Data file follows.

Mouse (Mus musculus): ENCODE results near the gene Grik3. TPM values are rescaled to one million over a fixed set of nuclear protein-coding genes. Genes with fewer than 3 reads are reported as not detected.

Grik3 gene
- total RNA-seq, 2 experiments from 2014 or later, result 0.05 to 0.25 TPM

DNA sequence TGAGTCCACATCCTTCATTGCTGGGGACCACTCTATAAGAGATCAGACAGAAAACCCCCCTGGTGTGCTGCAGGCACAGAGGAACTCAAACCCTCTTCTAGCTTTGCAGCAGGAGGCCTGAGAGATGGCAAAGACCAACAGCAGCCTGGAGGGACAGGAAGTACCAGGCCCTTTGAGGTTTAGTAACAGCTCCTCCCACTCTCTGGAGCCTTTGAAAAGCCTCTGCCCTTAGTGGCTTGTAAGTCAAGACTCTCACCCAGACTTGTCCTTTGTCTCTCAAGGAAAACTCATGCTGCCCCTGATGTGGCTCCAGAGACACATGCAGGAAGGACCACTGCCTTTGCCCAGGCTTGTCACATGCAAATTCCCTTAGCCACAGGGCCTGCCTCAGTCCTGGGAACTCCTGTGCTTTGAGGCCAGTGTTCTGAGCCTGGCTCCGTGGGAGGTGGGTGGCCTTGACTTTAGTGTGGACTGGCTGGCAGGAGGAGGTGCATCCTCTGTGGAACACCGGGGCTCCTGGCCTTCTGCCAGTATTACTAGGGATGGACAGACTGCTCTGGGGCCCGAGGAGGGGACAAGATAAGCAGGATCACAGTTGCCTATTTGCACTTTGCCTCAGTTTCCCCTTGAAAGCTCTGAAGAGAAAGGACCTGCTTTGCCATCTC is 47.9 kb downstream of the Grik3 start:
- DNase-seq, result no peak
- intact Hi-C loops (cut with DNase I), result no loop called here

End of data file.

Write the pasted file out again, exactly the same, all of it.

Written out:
Mouse (Mus musculus): ENCODE results near the gene Grik3. TPM values are rescaled to one million over a fixed set of nuclear protein-coding genes. Genes with fewer than 3 reads are reported as not detected.

Grik3 gene
- total RNA-seq, 2 experiments from 2014 or later, result 0.05 to 0.25 TPM

DNA sequence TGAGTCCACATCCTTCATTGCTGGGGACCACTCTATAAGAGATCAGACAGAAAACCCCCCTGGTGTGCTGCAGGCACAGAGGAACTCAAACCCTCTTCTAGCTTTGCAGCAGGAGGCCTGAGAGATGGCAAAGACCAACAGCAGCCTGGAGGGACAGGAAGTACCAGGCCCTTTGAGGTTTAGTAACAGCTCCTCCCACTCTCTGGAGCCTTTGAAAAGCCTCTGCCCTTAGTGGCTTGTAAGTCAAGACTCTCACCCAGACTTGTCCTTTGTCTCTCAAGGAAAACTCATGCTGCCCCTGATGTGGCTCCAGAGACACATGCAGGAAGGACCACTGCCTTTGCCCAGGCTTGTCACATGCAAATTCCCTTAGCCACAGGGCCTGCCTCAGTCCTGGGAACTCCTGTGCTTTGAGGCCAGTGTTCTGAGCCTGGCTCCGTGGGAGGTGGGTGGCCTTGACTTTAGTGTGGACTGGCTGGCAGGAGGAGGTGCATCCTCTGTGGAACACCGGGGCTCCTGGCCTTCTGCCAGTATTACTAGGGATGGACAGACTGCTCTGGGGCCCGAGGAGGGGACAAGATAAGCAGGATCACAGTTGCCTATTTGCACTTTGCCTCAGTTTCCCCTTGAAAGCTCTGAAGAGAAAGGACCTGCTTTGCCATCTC is 47.9 kb downstream of the Grik3 start:
- DNase-seq, result no peak
- intact Hi-C loops (cut with DNase I), result no loop called here